An easy family road trip round Portugal with kids
The secret to a successful family road trip in Portugal comes to down to good plan and knowing it’s fine to go off-plan occasionally too. Try our route from Porto to the Algarve, it takes seven days – or longer if you feel like it.
Day one: Porto
Direct flights from the UK to Porto take just over two hours and the road trip starts with an easy drive from the airport to the city centre – less than half-an-hour. Porto grows on you slowly. But with just a day and night to explore, stay in Ribeira, the medieval heart of the city and a World Heritage Site. Climb to the top of Torre dos Clérigos to get your bearings fast. Then head to Livraria Lello, the oldest bookshop in the world. It’s incredibly grand and also J. K. Rowling’s inspiration for the library at Hogwarts. Take a walk along the banks of the Douro to watch traditional wooden Ribelo boats at work. And if you feel like moving a bit faster, catch a tram and rattle round Ribeira’s sights like locals.
What to see: Pont Dom-Luis; Torre dos Clérigos; Musée Soares dos Reis; Livraria Lello; Café Majestic; Muralha Fernandino; Viacaterina Shopping; Alfândega do Porto.
Where to stay: We’ve filtered the best places to stay in Porto here
Day two: Porto to Coimbra
This part of the road trip is a chance to see another side of Portugal, away from its Atlantic coast. The countryside’s lovely, so take your time. Coimbra has one of the world’s oldest universities, and traditional Portuguese Fado music was born here. Don’t be too surprised to hear melancholy singing just about everywhere you go, especially in summer. The city was also Portugal’s medieval capital and hasn’t lost much original grandeur over the centuries. Stay in the central Almedina district, then walk through the historic quarter which tumbles gently downhill from the ancient university to the River Mondego. Don’t forget to take kids to see Portugal dos Pequenitos, where miniature versions of all Portugal’s most famous sights have been made into a play park.
What to see: Biblioteca Joanina; Fonta Nova; Portugal dos Pequenitos; Paço das Escolas; Coimbra Live Science Centre; Machado de Castra Museum; Choupal National Forest.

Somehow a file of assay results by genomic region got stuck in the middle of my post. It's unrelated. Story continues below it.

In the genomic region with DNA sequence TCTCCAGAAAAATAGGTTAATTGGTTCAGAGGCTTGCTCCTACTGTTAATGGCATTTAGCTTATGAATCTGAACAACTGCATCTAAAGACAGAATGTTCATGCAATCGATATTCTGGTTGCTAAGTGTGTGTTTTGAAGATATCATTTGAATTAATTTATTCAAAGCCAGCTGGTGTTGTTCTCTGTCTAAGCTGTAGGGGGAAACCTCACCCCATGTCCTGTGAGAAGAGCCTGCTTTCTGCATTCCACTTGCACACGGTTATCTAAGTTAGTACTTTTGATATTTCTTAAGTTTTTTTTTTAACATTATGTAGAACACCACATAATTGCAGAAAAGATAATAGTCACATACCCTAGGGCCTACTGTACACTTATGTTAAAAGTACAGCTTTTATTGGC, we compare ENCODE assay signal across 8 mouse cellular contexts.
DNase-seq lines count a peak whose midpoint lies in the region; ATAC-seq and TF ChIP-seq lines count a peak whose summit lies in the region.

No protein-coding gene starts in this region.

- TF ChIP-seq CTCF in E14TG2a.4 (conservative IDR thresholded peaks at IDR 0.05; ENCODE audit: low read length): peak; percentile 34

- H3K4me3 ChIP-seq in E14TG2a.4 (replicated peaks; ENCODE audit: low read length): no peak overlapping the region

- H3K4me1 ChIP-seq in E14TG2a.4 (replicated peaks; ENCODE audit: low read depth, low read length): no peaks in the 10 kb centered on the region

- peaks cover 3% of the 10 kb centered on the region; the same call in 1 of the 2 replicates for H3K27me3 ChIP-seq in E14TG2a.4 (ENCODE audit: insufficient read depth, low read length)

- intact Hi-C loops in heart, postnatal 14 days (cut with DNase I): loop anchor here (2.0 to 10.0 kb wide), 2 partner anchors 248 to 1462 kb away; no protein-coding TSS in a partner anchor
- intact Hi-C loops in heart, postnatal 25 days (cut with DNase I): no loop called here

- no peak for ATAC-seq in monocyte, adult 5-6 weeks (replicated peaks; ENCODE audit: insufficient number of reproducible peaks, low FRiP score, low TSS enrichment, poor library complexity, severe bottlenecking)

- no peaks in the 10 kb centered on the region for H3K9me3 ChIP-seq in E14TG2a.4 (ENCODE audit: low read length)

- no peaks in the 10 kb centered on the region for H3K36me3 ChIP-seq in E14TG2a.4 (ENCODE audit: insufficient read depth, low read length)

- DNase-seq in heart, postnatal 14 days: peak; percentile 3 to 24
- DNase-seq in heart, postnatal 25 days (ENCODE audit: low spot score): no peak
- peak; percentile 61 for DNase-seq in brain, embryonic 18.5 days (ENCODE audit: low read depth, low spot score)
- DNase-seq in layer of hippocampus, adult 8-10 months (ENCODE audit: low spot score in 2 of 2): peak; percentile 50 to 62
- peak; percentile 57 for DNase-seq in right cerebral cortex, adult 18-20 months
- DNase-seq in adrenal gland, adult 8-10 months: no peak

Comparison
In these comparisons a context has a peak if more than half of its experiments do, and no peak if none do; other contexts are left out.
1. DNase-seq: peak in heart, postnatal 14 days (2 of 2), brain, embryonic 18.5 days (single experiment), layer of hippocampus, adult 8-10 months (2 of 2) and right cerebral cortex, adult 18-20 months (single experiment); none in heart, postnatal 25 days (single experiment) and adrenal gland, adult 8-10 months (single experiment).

Where to stay: We’ve filtered the best places to stay in Coimbra here
Day three: Coimbra to Sintra to Lisbon
UNESCO World Heritage Sintra is Portugal’s most visited town and looks like the magical kingdom Disney wishes it was. Younger children will love its fairy tale looks and roaming round century spanning history is fun for older kids. Make sure you leave time for lunch in the town itself and don’t miss the Montserrat Estate. Sintra’s just over 30 minutes from the centre of Lisbon and the drive through Monte de la Lua is an unforgettable road trip in itself. Leave in the late afternoon to give yourself plenty time and think about staying in Lisbon’s Bairro Alto district or in atmospheric Alfama.
What to see: Sintra town; Castle of the Moors; Montserrat Estate; Sintra National Palace; Sintra Mountains; Cabo da Roca; Ursa Beach; Sintra-Cascais Natural Park.
Where to stay: We’ve filtered the best places to stay in Sintra here
Day four: Lisbon
Lisbon isn’t an urban sprawl and you can see lots on foot, so take a road trip pause and walk a little. Start with Belém, the waterfront district for Torre de Belém, Padrão dos Descobrimentos, and Mosteiro dos Jerónimos. If you can resist delectable custard tarts from Pastis de Belém, reward yourself with lunch at Mercado da Ribeira’s Time Out Market. Then you’ve more than earned a few hours browsing the smart Chiado shopping district. In the evening try the restored waterfront, east of April 25th road bridge, for restaurants.
What to see: Torre de Belém; Padrão dos Descobrimentos; Mosteiro dos Jerónimos; Chiado Museum; Elevador Santa Justa; Praça do Comércio; Lisbon Story Centre; Museum of Puppetry.
Where to stay: We’ve filtered the best places to stay in Lisbon here
Day five: Lisbon
First visit to Lisbon, or one of many? Alfama is always the district destined to steal your heart. Spared from the city’s historic earthquakes, its cobbled streets, steep staircases, charming Fado bars and tall, skinny buildings have remained almost unchanged for centuries. Start right at the top at Castelo de São Jorge. This medieval legend satisfies kids completely, so you can enjoy a gentle walk back through Alfama without complaint. If little legs get too tired, hop on historic Tram 28, it’s the bright yellow one with the jingly bell. Late afternoon’s the best time to climb aboard 47m high Elevador de Santa Justa and make the stately journey up into Bairro Alto. Then spend some time wandering the famously quaint streets and scouting out places for dinner: rooftop restaurants are the stars in this district.
What to see: Castelo de São Jorge; Tram 28; Lisbon Cathedral; Arco do Castelo; Muralha Moura; Mirador dos Portas do Sol; Porta do Mar.
Day six & seven: Lisbon to Algarve
The beach bit of your road trip begins with one of those iconic drives where the skies become bluer, and the air gets warmer, the further south you travel. Amazingly, Lisbon’s only two and a half hours from the Algarve, so kids can be down on sand with plenty of playing time left, before the sun sets over the Atlantic. Think about staying in lively Vilamoura, it’s one of the region’s best family resorts, Praia da Falésia and Praia da Oura count as local beaches, and both Faro and Albufeira are less than 20 minutes drive away.
What to see: Dolphin Cruises, Albufeira; Parque Aventura; Aqualand; Santa Bernarda Pirate Cruise; Burro Ville; Costa Vicente Natural Park; Slide & Splash; Benagil Cave.
Where to stay: We’ve filtered the best places to stay in the Algarve here